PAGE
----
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Arizona Audit

Ballots in Maricopa County have been counted and audited twice already with no findings of fraud. However, Arizona Secretary of State Katie Hobbs’ office noted numerous instances in which employees and volunteers conducting the initial audits did not follow standard procedures, breaking their own rules on many occasions.


Doug Logan retweeted a message saying, “I’m tired of hearing people say there was no fraud. It happened, it’s real, and people better get wise fast.”


Trey Grayson, Kentucky's Secretary of State from 2004 to 2011, dismissed the trustworthiness of the audit, saying, "There are too many flaws in the way this review was conducted to trust it." Grayson considers the audit flawed due to biased and inexperienced contractors, conspiracy-chasing funders, and bizarre, unreliable methods.


Grayson co-authored a report outlining the problems with the Cyber Ninjas audit in Arizona, saying, "The processes and procedures being used to conduct the Cyber Ninjas review deviate significantly from standard practices for election reviews and audits, as described in this report. Because of these untrustworthy practices and the partisan leanings of those doing the review, any findings by the review are suspect and should not be trusted."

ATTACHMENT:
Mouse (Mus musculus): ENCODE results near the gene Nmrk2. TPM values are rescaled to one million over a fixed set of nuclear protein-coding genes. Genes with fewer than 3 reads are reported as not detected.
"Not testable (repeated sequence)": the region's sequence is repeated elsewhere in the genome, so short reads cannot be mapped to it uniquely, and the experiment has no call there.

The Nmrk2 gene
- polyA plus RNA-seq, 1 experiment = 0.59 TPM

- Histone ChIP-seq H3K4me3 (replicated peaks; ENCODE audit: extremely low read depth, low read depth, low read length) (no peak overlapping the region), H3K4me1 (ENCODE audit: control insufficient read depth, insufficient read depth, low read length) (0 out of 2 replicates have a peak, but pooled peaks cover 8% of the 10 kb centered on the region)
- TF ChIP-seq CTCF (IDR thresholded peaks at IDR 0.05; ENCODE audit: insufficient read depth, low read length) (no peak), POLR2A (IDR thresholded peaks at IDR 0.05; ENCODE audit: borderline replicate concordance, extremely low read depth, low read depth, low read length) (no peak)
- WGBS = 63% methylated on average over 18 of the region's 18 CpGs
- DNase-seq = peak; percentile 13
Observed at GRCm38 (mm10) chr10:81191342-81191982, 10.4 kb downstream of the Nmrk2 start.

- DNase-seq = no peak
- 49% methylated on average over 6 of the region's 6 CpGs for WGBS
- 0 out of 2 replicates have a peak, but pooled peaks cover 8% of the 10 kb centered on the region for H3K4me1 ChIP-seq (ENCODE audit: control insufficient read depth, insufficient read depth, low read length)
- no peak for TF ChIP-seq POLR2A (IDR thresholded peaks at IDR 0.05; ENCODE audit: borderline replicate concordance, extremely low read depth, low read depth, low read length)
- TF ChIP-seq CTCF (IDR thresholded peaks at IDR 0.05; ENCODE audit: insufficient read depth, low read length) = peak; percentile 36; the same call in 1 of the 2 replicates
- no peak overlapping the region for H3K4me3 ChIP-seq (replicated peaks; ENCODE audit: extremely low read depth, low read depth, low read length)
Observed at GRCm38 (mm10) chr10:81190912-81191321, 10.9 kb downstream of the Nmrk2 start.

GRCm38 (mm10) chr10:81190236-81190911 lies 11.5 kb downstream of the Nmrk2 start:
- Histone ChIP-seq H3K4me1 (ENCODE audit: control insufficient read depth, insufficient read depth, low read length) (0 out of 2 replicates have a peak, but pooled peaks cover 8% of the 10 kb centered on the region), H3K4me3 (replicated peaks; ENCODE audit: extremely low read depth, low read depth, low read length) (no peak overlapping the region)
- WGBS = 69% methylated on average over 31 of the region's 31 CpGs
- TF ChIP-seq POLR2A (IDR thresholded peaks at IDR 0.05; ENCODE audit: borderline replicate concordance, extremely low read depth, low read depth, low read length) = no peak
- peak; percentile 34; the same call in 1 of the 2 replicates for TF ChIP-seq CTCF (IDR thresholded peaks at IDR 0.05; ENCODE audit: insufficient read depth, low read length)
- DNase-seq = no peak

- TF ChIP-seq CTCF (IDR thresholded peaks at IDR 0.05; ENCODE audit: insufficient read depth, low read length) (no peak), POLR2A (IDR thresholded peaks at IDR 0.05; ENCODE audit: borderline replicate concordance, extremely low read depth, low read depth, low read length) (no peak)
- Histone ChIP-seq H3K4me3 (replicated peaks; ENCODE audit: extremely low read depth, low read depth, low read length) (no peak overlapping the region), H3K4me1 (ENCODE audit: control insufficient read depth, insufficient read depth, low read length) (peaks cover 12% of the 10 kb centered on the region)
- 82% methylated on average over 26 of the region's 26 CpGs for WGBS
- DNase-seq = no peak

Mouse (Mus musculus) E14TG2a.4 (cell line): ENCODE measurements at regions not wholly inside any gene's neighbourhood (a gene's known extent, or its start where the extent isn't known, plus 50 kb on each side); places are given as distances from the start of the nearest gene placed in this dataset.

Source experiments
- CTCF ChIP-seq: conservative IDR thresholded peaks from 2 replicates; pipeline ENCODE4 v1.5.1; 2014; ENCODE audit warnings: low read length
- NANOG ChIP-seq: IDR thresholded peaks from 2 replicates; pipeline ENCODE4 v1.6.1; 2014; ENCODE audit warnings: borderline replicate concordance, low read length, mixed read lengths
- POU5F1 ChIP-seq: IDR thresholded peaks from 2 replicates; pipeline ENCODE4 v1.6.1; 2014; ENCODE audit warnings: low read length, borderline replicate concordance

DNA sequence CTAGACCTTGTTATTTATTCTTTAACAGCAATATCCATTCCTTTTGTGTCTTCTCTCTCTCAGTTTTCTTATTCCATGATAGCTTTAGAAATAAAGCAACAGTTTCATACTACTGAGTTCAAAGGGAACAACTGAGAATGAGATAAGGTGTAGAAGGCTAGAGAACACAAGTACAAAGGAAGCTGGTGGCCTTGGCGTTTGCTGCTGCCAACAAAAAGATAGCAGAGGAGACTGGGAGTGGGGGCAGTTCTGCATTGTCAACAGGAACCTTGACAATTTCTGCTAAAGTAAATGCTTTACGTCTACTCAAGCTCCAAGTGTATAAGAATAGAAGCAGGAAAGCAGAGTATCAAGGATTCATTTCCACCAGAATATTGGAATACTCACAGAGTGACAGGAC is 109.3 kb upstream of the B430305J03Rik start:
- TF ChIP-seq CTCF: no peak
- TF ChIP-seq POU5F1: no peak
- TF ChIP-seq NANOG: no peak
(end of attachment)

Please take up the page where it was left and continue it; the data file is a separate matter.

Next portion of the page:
Ballots in Maricopa County have been counted and audited twice already with no findings of fraud. However, Arizona Secretary of State Katie Hobbs’ office noted numerous instances in which employees and volunteers conducting the inital audits did not follow standard procedures, breaking their own rules on many occasions.


State Senate Republicans launched the review of the county ballots in April to look for irregularities that could support claims of voter fraud. State Senate president, Karen Fann, insists the review was meant only to determine whether Arizona’s election laws were good enough.


In response to criticism of this most recent audit, Karen Fann said, "Considering the audit report has not been finished or released, I find it interesting that some folks are commenting on 'flaws' based on hearsay or reading biased news articles."


A broad coalition of government and industry officials called the 2020 presidential election, “the most secure in American history.”


AP News


Newsweek


KNAU


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